President Donald Trump ran for office as a heterodox conservative, mixing far-right nationalism with promises to protect the safety net for the poor and middle class. But his first 50 days show glimpses of a fairly traditional conservative policy, which often puts the interests of the rich over the needs of the poor and middle class.
Before signing any major pieces of legislation, Trump has put his name to several executive orders that have frozen or reversed regulations on large banks and energy companies. One of his first executive orders was an “opening salvo” against Dodd-Frank’s financial reform, which he signed because, in his words, his investor friends “with nice businesses” had trouble getting loans. Another executive order stalled the so-called “fiduciary rule” that requires financial advisers to act in their clients’ best interest when providing advice on retirement planning. That $1-trillion infrastructure bill that was going to rebuild the rust belt long overlooked by coastal elites? It’s becoming a more modest public-private partnership, which infrastructure experts say will pay construction companies to make repairs they were already going to fund. Notably, his executive orders banning immigration from a handful of majority-Muslim countries do not directly impact the bottom line of most companies.
Nothing encapsulates the metamorphosis from Trumpian populism to traditional plutocracy quite like the Trump-approved proposal to replace Obamacare. The health care bill doesn’t just step back from Trump’s campaign promises to protect Medicaid and cover all Americans. It does an ostentatious reverse-triple backflip away from those promises, in a manner that seems almost deliberately designed to call attention to their hollowness. Trump once pledged “insurance for everybody,” but this plan will result in 24 million fewer people covered by insurance, perhaps the largest single social-welfare cut in American history. The president promised to “save Medicare, Medicaid, and Social Security without cuts,” but the plan cuts $880 billion from Medicaid over the next 10 years. For good measure, the bill cuts taxes by $600 billion, and the savings go disproportionately to the top 1 percent.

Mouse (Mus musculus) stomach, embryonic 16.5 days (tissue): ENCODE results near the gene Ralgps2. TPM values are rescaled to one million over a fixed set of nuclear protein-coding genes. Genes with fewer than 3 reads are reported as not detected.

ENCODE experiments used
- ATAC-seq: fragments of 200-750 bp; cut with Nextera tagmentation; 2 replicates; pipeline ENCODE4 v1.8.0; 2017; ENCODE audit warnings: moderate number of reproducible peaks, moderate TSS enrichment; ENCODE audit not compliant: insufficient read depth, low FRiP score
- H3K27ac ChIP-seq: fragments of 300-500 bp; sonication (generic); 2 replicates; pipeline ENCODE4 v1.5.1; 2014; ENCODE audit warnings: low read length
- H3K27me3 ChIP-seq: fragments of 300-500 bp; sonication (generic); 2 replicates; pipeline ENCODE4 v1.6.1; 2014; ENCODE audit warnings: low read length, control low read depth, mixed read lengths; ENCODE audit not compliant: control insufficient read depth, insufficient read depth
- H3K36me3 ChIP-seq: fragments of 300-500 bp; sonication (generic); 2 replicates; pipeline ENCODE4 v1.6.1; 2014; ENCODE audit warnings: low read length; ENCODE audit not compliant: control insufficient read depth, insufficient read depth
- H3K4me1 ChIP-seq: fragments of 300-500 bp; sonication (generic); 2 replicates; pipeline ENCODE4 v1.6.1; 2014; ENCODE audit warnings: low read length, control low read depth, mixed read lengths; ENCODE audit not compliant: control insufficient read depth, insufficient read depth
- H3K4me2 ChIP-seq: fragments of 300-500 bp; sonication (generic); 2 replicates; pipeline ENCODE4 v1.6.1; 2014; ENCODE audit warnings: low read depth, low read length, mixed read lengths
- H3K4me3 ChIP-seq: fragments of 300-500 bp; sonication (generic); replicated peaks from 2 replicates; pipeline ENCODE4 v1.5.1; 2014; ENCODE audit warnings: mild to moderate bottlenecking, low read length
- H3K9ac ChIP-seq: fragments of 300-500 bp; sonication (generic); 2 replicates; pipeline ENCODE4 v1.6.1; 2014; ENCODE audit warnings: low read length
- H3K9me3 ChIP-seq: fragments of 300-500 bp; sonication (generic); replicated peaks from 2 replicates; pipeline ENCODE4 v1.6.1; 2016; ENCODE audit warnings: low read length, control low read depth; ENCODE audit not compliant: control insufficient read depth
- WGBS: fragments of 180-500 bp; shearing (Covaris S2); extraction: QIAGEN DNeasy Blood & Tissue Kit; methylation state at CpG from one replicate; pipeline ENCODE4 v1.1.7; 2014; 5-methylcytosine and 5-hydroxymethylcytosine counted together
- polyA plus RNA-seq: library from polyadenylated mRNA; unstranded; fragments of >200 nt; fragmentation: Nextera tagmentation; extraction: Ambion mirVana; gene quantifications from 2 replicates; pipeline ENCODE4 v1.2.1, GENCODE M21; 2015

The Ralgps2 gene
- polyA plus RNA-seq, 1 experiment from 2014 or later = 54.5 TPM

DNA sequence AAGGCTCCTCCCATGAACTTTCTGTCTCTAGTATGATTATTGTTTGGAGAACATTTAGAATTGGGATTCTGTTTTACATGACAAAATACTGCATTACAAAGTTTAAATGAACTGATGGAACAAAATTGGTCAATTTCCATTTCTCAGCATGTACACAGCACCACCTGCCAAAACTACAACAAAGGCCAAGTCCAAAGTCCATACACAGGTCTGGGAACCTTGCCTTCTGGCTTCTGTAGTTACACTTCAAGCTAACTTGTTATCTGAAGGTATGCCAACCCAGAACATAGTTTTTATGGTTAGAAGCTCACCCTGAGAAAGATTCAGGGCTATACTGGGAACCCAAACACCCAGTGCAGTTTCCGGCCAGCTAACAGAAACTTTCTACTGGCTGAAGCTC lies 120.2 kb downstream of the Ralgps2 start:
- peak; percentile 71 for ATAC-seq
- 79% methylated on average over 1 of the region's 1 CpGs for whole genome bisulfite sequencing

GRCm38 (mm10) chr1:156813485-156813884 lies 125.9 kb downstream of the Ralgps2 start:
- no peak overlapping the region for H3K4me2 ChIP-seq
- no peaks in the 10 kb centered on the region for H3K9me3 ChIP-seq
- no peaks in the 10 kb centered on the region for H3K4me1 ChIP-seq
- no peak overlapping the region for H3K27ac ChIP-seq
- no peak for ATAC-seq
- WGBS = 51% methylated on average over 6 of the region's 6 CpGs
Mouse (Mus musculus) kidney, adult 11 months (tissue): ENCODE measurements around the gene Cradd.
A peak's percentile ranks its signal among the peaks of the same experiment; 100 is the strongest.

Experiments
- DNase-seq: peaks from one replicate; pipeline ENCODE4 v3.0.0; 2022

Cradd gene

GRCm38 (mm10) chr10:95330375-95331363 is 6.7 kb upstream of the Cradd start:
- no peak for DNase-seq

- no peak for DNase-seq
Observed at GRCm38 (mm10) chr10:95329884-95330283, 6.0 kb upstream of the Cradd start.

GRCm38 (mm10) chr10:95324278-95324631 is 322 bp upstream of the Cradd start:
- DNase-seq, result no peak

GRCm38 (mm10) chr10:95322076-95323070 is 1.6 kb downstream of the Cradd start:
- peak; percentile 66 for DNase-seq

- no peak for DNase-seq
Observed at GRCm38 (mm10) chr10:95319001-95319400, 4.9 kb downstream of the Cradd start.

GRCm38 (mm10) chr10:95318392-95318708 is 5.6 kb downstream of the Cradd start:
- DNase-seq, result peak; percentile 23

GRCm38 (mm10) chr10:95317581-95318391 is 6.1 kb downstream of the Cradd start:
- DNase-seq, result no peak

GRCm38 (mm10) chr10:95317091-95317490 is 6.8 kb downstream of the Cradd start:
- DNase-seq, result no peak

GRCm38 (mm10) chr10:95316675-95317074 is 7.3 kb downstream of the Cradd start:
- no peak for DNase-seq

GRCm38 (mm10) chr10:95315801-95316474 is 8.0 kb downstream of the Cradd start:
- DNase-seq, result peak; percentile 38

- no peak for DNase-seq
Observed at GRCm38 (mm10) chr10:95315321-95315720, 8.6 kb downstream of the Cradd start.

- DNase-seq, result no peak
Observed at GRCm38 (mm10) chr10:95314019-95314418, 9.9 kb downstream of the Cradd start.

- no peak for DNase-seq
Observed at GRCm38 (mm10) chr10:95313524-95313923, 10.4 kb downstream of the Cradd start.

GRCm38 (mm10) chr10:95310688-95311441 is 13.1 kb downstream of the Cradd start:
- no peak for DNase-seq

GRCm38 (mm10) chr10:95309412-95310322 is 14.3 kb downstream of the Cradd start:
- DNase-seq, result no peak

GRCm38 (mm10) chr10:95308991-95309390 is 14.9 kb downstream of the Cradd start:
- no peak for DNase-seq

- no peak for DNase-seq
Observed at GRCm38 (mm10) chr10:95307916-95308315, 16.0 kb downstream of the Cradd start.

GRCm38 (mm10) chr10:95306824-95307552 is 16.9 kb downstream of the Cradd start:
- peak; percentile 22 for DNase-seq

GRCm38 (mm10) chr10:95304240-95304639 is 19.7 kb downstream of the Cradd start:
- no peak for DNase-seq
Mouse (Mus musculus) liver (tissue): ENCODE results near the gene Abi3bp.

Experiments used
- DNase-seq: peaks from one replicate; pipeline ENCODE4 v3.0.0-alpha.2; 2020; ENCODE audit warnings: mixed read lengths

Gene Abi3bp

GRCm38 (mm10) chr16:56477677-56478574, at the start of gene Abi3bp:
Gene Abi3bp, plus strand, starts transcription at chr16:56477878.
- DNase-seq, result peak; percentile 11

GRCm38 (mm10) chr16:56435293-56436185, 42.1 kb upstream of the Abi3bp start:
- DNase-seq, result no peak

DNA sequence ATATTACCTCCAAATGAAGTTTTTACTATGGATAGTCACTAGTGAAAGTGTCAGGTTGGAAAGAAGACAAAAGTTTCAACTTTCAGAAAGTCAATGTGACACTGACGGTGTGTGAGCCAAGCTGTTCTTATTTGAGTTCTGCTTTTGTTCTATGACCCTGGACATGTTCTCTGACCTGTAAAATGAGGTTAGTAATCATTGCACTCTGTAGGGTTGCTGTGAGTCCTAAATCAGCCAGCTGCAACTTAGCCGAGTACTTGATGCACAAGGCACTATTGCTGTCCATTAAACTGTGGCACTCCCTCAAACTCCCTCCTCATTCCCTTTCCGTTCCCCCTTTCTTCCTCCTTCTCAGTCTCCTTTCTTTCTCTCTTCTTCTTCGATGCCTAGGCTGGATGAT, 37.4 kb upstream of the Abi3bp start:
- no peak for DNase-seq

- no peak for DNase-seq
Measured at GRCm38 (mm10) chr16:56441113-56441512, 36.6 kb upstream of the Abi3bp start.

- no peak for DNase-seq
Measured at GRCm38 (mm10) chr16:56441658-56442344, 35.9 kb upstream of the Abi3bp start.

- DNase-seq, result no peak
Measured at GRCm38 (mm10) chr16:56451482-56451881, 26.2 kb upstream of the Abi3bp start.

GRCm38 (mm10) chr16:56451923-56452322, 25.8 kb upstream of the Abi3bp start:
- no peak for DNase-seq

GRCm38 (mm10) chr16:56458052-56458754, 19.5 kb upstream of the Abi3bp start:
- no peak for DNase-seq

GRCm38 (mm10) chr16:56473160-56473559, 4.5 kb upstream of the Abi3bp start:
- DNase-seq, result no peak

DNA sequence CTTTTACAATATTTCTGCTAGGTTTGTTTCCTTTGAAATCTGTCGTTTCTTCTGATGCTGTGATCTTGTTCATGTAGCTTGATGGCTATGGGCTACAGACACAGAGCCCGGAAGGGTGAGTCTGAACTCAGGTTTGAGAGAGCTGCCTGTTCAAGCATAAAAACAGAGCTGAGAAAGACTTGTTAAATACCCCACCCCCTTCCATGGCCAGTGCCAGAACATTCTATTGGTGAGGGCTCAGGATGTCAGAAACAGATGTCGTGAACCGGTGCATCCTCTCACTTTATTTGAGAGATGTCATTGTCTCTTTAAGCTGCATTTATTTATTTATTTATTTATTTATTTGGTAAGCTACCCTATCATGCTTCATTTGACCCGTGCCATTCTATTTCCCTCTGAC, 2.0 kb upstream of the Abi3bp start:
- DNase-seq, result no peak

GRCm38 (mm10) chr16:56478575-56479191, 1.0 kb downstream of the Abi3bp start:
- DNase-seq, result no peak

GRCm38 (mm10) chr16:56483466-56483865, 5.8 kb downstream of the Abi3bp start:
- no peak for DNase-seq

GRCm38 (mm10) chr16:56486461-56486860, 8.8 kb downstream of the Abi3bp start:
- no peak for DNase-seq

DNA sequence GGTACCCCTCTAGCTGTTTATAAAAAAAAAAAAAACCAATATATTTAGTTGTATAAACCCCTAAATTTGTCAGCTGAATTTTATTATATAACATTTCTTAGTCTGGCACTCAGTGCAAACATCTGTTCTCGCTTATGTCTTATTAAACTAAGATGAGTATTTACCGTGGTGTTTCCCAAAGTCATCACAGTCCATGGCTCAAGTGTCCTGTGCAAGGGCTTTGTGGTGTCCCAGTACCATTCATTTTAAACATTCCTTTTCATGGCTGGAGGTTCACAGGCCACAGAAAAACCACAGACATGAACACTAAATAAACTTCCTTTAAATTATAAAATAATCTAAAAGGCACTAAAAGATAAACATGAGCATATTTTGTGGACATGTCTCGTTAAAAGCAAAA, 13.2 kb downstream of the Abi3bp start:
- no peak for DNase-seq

Even the bill’s supposed strengths serve mostly to highlight Trump’s populist mirage. House Speaker Paul Ryan has boasted about the Congressional Budget Office’s finding that “American Health Care Act (AHCA) will lower premiums [and] improve access to quality, affordable care.” But the devil is in the details, and these details are indeed wicked. CBO concluded that overall premiums would fall in large part because older, poorer Americans who aren’t yet on Medicare would be priced out of insurance. Under the proposal, a 64-year-old making less than $30,000 would have to pay about $15,000 for insurance—or $13,000 more than under Obamacare. This is not a healthcare policy but an immiseration policy, in which the world’s largest economy would force older Americans to choose between their house and their insurance.
The Republican plan has not discovered a magic bullet to fix public insurance programs so much as it’s discovered that coverage is cheaper when insurance companies don’t have to suffer the inconvenience of actually insuring old, sick people. By cutting off insurance to the old, sick, rural, and poor, the AHCA seems to reserve its most severe punishment for the demographic that was core to Trump’s national support. If only the CBO could score for irony.
The future of the Republican healthcare bill will be an interesting test for Trump’s presidency and the president’s own priorities. It pits Trump between small government conservatives who just want to cut taxes and spending, other Republicans who are concerned about kicking 20 million Americans off coverage, and his own promises to protect the white working class. For now, the Republican Party is united around a semantic objective—to vilify and destroy a thing known as “Obamacare”—and deeply divided on just about every detail in a replacement.
This would seem to be the perfect opportunity for the negotiator-in-chief to fill the vacuum with his own priorities, so clearly elucidated on the campaign trail: more coverage, not less; Medicaid guarantees, rather than cuts. The White House could seize this opportunity to define a new kind of nationalist Republicanism. But if the GOP healthcare bill follows the trend set in the first seven weeks, Republicans will ultimately go forward with a predictable agenda, where lower taxes take precedence over any serious attempt to use the vast wealth of the U.S. economy to solve its most pressing problems.
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